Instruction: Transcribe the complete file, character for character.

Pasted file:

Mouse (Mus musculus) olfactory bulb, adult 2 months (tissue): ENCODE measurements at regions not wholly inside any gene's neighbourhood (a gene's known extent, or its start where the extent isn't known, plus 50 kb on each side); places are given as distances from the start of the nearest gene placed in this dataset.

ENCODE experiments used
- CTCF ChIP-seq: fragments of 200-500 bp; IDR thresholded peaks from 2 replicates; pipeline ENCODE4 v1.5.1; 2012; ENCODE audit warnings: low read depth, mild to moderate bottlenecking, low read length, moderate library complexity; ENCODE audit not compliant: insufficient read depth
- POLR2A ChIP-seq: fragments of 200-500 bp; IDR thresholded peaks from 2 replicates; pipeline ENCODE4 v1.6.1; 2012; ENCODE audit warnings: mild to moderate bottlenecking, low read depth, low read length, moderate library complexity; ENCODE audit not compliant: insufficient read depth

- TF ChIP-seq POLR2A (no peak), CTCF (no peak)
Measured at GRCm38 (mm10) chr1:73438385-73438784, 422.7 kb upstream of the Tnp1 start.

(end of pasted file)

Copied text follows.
Mouse (Mus musculus) olfactory bulb, adult 2 months (tissue): ENCODE measurements at regions not wholly inside any gene's neighbourhood (a gene's known extent, or its start where the extent isn't known, plus 50 kb on each side); places are given as distances from the start of the nearest gene placed in this dataset.

ENCODE experiments used
- CTCF ChIP-seq: fragments of 200-500 bp; IDR thresholded peaks from 2 replicates; pipeline ENCODE4 v1.5.1; 2012; ENCODE audit warnings: low read depth, mild to moderate bottlenecking, low read length, moderate library complexity; ENCODE audit not compliant: insufficient read depth
- POLR2A ChIP-seq: fragments of 200-500 bp; IDR thresholded peaks from 2 replicates; pipeline ENCODE4 v1.6.1; 2012; ENCODE audit warnings: mild to moderate bottlenecking, low read depth, low read length, moderate library complexity; ENCODE audit not compliant: insufficient read depth

- TF ChIP-seq POLR2A (no peak), CTCF (no peak)
Measured at GRCm38 (mm10) chr1:73438385-73438784, 422.7 kb upstream of the Tnp1 start.